BWW Feature: Chattting with the Cast of DANCING AT LUGHNASA at Everyman Theatre
Everyman Theatre traveled to Ireland for their first show of the 2018-2019 season, producing the Brian Friel work DANCING AT LUGHNASA. The piece revolves around a family living in 1930s Ireland, and the memories of one little boy and one particular summer. The cast, which included many members of the repertory company of Everyman and a few new additions are top-notch. They presented a work that was both beautiful and heartbreaking.
After the production, the cast and creatives joined for the first Cast Conversation of the season. I've been to many of these events now, and they never fail to spark an idea about the play. It's fun to see the cast who has just spent almost 3 hours acting, come out and chat so openly about the show they've just shared with the audience. For me, the talk-backs are one of the many reasons Everyman is such a fabulous place for theatre in Baltimore.
The conversation was run by Lindsey Barr, who is the dramaturg for this piece. She began by asking the audience what stuck out for them about the play. For the most part, the theme of the dichotomy between hope and sadness was most prevalent. One audience member also noted the ethereal quality the piece had, in that Michael (the little boy telling the story) is there but not really there.
Later in the conversation, Tim Getman who played Michael mentioned that this is the way Friel wrote the play. The stage direction for the little boy mentions specifically that you never see him. He only appears as a grown man. Getman went on to say he believes presenting it in this manner helps to further flesh out the major theme of memory. He noted that in memories, you tend not to see yourself. You only remember others. Because of this, grown Michael isn't seeing himself in the story he's telling the audience. It's a fascinating way to look at that particular aspect of the piece. I merely thought it was a creative way to present those moments in the story.
The first question in the Q&A portion was what is each actor's favorite part of the play? As you can imagine there were a variety of answers from such a large cast. For the most part most actors mentioned the dance the sisters do in the first act. It's big and messy and fun, and the women dancing the dance, aren't the only ones in the cast that seem to love it. Both Bruce Nelson and Danny Gavigan both shared that they enjoyed seeing the women have so much fun staging the performance. They watch the dance each night from back stage.
The members of this cast obviously were quick to mention the fantastic work that their fellow actors are doing. Annie Grier called out Tim Getman's work as Michael and his intense monologue at the end of the piece, while Bari Hochwald mentioned the smaller moments in the play between herself and other actors. She feels her moment holding hands with Megan Anderson is special each evening. Then, Labhaoise Magee shared that her favorite moments are actually decided by the audience. As the audiences react to certain pieces of the play, her favorites change. But she also believes the silences in the piece are the most magical.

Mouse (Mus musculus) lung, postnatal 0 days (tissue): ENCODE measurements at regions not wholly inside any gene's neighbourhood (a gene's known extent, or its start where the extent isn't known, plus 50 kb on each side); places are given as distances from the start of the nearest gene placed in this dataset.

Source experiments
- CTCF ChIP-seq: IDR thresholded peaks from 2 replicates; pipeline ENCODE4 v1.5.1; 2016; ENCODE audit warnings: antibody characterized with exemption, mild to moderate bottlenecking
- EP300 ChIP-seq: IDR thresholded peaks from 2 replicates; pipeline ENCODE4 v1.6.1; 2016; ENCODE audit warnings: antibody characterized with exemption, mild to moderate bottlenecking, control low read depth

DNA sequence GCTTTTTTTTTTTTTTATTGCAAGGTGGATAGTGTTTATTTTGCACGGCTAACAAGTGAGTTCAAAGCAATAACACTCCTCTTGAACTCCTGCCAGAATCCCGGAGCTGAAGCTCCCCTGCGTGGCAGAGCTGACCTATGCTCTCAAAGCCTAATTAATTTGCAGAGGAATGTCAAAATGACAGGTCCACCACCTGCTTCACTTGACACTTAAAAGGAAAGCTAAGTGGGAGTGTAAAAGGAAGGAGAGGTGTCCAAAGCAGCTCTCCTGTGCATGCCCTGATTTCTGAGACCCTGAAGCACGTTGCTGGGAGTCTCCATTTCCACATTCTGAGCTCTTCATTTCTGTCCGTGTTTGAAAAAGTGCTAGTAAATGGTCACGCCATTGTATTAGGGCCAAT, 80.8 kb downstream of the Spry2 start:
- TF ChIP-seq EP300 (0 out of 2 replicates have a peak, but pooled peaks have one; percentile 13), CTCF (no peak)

Throughout creation of the production, the cast has gotten the chance to build in moments of their own for their characters. One of the storylines in the piece revolves around a love triangle between 3 characters that may surprise. The actors in the triangle, shared that Friel doesn't present a backstory for these beats, so it's up to the actors to decide how to play it. While there was a bit of disagreement at first, the actors finally decided on a way to present it that made sense to them and was the most real.
Labhaoise Magee then brought the conversation to a close by explaining a bit about Friel and his works, which shined a light on the message in the play. As a native of Ireland, she revealed that she had acted in Friel plays before. Because of her Irish heritage and her study of Friel, she had specific insight into subtle messages in his works. She shared that Friel existed between Northern Ireland and the South, so most of this works include a message of nationalism, and never quite knowing where he belonged. Lastly, to the delight of the audience and the cast, she noted that she also played Uncle Jack (the almost 60-year-old patriarch of this piece, currently played by Bruce Nelson) at the age of 14 in her all-girls Catholic school.
After a thoroughly interesting conversation about this beautiful piece of theatre, it was time for the cast and audience to say their goodnights. As I mentioned, the insight the cast presents in these conversations truly brings the plays Everyman produces to light in new and exciting ways. Whether you enjoy behind the scenes stories, or have questions about the plays themselves, I highly recommend attending one of Everyman's Cast Conversations. You won't regret it!